How do we stop technology from making us dumb? The simplest answer is to unplug, but at this point, that is hardly possible. Technology has created global markets and economies that would detrimentally damage entire nations if they were shut down. It has opened a world of progress and opportunity that few could have predicted. So how do we keep human intelligence intact without interrupting progress?

Many have turned to science to answer the question. CEOs and business owners, in particular, are buying into research on so-called “smart drugs” that can expand the capabilities of the human brain. While it is the stuff of sci-fi such as Limitless, it is also a reality in the works. Surveys have shown that up to 20 percent of Ivy League students used medications such as Adderall, Ritalin, and Modafinil to enhance their performance in school. This habit began to creep into the professional world, and spawned the development of nootropics, or drugs designed to make users think faster, remember for longer, and concentrate harder.

These drugs give Silicon Valley tech entrepreneurs, Wall Street analysts, and others with intellectually demanding jobs a competitive edge, and counteracts the effects of constant technology use. To perform well in the tech industry, you must constantly be plugged in, so many are turning to these drugs to aid their performance. They not only counteract the technological impacts on the brain, but they take human performance above and beyond. The purpose of the drugs was to enhance, not bring us back to our previous status quo, but if technology is damaging the brains of our most prized intellectuals than these drugs may become much more than the tech industry’s equivalent of steroids. One must also beg the question of whether previous generations did not seek smart drugs because they did not have the resources or the idea, or because they were not seeing deterioration in their ability to remember and concentrate.

While some are developing new drugs, others are focusing on what the drugs we already use can do to improve brain function. J. J. Abrams’ Fringe explored the concept of LSD as a brain-enhancing drug in the early 2000s, and extensive research has been done on this front in the real world. From the drugs mentioned above as the favorites of students to acid, many scientists are trying to isolate the right dosage and strain of pre-existing medications that will expand the brain’s capability without harmful side effects. It is hard to tell how many people are taking nootropics, but there are entire internet communities online devoted to researching and discussing their use.

The effectiveness of smart drugs is still relatively unknown, and varies extensively from user to user. Many consider the use of drugs as cheating. If steroids are considered cheating in sports, aren’t smart drugs or nootropics cheating in the professional world? The line is blurry, and it many be years before these drugs are commonplace enough for it to become more defined. Many fear that these drugs can widen the already-gargantuan gap between the privileged and the underprivileged. Others believe it can close the gap by giving the underprivileged a leg up. That all depends on how available they are made to the public and what the cost is to acquire them. The viability of widespread administering of these drugs has not been explored, and resting the future of humanity on any drug is concerning. What is certain is that this is the most-pursued solution to the damage we are seeing to the human brain from our technology use. To date the effects are present and identified, but not detrimental. However, as we continue to develop new technologies and become more reliant on them, there is nothing to say we won’t damage our intellectual capabilities beyond repair.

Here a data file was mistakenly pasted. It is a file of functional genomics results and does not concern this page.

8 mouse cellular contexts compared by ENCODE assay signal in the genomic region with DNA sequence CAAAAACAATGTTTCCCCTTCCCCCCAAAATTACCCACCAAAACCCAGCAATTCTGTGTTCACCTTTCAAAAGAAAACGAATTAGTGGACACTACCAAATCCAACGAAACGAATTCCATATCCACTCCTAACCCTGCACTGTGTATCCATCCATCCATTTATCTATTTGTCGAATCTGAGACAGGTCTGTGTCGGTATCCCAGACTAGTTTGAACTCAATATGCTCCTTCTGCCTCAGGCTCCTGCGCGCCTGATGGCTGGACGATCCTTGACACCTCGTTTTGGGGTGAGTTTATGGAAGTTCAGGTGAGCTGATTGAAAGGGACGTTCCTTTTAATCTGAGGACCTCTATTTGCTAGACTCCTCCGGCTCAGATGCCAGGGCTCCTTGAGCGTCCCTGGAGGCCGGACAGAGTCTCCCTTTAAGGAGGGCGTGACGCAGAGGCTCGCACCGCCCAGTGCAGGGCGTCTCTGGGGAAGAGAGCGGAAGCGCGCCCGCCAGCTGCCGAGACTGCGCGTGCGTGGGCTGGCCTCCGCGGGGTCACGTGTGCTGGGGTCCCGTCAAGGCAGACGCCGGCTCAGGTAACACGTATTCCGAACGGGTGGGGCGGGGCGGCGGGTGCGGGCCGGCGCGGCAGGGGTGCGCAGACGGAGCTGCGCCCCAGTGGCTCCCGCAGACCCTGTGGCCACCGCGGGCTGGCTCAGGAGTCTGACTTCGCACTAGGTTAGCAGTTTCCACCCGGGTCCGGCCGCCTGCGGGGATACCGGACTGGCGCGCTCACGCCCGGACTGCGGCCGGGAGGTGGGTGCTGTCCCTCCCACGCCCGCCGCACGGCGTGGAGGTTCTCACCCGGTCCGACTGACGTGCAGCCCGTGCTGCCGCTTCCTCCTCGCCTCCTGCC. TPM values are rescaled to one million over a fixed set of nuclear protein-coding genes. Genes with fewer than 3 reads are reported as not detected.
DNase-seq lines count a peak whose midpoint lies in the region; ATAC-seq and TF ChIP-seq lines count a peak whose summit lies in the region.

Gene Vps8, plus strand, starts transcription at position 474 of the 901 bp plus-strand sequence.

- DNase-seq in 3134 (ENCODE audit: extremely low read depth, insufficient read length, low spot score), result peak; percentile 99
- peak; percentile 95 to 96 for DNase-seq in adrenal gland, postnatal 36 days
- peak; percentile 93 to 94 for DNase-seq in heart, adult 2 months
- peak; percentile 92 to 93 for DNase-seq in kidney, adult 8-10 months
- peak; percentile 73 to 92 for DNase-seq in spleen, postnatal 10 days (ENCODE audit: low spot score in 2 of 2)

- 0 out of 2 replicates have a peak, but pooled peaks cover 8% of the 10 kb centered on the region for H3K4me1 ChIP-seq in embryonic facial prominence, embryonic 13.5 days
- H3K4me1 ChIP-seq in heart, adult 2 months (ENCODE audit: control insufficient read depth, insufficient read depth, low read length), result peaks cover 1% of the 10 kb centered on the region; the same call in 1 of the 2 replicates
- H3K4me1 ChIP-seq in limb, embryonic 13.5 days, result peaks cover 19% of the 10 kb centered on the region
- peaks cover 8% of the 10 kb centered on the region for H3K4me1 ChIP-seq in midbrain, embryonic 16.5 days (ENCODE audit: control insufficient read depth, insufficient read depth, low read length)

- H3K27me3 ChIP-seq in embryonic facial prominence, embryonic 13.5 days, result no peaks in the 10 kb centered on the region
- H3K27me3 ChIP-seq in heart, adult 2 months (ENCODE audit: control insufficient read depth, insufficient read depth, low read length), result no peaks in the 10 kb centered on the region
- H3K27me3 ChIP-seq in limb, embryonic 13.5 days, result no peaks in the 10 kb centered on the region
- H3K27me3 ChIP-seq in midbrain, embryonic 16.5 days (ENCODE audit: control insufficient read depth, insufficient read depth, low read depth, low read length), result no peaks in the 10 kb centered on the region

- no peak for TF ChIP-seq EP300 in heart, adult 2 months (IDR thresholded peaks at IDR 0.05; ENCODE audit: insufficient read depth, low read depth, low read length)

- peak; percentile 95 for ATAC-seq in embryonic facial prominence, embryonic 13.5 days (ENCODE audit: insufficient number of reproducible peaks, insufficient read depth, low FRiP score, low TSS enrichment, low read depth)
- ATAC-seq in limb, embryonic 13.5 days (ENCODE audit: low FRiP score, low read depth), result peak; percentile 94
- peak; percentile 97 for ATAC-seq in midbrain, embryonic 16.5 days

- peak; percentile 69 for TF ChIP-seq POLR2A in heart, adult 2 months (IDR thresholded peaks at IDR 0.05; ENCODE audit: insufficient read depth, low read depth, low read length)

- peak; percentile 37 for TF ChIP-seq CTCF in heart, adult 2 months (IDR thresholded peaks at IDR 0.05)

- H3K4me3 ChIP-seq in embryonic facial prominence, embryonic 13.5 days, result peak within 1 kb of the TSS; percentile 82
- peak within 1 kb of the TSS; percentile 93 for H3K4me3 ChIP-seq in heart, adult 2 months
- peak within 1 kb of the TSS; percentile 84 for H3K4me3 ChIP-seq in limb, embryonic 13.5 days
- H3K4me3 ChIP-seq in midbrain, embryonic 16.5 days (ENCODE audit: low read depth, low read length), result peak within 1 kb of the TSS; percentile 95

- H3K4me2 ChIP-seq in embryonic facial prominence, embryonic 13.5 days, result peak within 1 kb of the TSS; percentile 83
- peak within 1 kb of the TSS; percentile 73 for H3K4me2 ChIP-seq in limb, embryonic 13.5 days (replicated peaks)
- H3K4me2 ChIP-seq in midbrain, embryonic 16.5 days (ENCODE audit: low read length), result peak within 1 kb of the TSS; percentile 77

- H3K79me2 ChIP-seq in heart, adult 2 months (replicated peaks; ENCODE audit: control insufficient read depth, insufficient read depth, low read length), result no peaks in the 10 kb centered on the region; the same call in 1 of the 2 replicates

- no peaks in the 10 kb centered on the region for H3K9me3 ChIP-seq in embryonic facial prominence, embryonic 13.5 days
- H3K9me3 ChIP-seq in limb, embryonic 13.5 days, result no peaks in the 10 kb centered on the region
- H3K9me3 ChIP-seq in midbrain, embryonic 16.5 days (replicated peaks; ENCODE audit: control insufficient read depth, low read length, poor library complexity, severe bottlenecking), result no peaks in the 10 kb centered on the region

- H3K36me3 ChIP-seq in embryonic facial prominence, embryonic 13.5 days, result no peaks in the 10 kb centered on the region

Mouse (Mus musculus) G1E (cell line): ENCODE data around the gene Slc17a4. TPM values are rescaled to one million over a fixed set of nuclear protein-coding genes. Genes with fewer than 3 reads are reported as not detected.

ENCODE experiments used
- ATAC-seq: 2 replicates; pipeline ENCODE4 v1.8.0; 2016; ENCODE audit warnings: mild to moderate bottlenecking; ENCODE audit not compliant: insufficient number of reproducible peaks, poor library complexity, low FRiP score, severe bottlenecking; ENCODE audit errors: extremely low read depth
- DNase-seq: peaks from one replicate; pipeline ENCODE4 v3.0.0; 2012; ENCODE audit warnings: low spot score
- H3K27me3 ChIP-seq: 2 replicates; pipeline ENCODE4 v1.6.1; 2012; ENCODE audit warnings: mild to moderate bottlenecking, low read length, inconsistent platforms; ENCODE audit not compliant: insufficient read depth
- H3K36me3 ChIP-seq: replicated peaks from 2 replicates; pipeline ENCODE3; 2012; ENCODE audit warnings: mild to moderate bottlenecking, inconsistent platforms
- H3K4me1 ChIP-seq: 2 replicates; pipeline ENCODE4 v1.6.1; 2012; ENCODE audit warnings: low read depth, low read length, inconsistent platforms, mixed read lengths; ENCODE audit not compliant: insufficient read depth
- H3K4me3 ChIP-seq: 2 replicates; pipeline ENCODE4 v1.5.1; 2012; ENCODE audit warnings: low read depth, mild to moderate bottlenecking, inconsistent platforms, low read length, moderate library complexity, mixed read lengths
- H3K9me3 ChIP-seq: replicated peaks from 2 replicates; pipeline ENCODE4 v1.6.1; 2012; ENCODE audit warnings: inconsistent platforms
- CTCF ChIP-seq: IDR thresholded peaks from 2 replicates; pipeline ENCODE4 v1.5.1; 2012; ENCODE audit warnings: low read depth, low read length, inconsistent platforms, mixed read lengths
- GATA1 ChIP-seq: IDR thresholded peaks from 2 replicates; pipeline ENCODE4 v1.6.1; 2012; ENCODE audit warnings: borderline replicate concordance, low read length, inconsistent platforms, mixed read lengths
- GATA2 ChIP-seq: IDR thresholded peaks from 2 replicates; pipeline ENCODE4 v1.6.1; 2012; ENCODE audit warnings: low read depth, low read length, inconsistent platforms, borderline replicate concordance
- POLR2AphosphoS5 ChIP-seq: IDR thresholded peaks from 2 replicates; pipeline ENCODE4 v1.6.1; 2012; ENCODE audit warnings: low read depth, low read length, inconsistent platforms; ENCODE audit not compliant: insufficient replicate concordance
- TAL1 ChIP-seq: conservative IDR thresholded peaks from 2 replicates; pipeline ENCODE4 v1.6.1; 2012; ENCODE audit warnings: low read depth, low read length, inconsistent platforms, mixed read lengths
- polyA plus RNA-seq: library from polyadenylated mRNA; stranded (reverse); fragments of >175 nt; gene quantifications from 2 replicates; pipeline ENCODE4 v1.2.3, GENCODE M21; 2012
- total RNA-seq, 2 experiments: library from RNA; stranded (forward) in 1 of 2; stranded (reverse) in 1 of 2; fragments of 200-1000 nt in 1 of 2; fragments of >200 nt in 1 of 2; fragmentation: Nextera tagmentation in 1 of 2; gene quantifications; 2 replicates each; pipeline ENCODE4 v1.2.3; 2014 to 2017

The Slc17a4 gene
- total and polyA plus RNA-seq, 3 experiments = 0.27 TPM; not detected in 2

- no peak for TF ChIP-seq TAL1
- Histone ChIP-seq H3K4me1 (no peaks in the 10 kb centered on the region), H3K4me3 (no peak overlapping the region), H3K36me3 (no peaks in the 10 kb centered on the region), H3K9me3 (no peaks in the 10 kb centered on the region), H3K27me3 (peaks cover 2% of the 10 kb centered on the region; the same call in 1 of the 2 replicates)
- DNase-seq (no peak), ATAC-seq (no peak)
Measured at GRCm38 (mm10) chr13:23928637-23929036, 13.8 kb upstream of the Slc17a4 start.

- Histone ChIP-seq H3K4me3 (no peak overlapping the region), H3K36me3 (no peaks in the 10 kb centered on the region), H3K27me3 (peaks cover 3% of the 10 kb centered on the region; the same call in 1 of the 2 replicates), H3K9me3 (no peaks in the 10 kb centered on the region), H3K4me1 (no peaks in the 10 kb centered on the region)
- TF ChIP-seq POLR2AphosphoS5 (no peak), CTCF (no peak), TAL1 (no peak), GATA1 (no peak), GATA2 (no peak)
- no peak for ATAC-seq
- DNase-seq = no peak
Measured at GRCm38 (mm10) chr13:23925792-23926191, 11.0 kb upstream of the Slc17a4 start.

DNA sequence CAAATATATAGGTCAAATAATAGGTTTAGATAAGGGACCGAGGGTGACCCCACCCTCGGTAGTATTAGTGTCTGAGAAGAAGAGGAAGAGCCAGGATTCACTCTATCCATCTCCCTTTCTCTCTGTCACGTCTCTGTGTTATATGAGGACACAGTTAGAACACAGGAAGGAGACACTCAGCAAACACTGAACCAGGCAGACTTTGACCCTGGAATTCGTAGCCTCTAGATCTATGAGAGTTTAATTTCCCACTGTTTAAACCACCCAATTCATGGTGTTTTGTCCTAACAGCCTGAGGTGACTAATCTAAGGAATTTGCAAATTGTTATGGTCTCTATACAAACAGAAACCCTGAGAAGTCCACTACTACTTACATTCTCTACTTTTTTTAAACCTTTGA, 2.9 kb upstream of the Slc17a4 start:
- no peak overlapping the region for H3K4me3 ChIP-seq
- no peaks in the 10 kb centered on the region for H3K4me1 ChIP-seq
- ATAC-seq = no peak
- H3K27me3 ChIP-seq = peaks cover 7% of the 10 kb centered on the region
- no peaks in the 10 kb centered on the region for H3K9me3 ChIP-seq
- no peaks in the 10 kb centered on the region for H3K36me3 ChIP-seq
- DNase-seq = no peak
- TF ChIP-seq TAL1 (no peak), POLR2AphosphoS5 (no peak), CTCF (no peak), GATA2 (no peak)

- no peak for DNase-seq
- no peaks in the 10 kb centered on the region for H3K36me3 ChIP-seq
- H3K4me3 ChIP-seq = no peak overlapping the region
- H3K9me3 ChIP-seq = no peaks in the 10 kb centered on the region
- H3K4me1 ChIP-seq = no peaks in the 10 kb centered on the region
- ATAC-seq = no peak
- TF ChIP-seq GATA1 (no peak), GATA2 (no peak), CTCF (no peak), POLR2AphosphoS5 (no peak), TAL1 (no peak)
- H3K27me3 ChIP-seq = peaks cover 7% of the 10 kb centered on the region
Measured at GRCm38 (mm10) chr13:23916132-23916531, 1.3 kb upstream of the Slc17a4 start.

Source: Futurism



WATCH | Is Smart Technology Making Us Dumb

This debate short is part of a series co-produced by Intelligence Squared and Newsy




Further reading:


Google Effect: is technology making us stupid?

“Is the internet making us stupid?” I type. Press enter. Almost instantly, a raft of answers and articles on screen. It’s an unsettling feeling that my first instinct – to Google my own stupidity – may be the root of my increasing daftness.


Opinion | Smartphones Don’t Make Us Dumb

AS much as we love our digital devices, many of us have an uneasy sense that they are destroying our attention spans. We skitter from app to app, seldom alighting for long. Our ability to concentrate is shot, right? Research shows that our intuition is wrong. We can focus.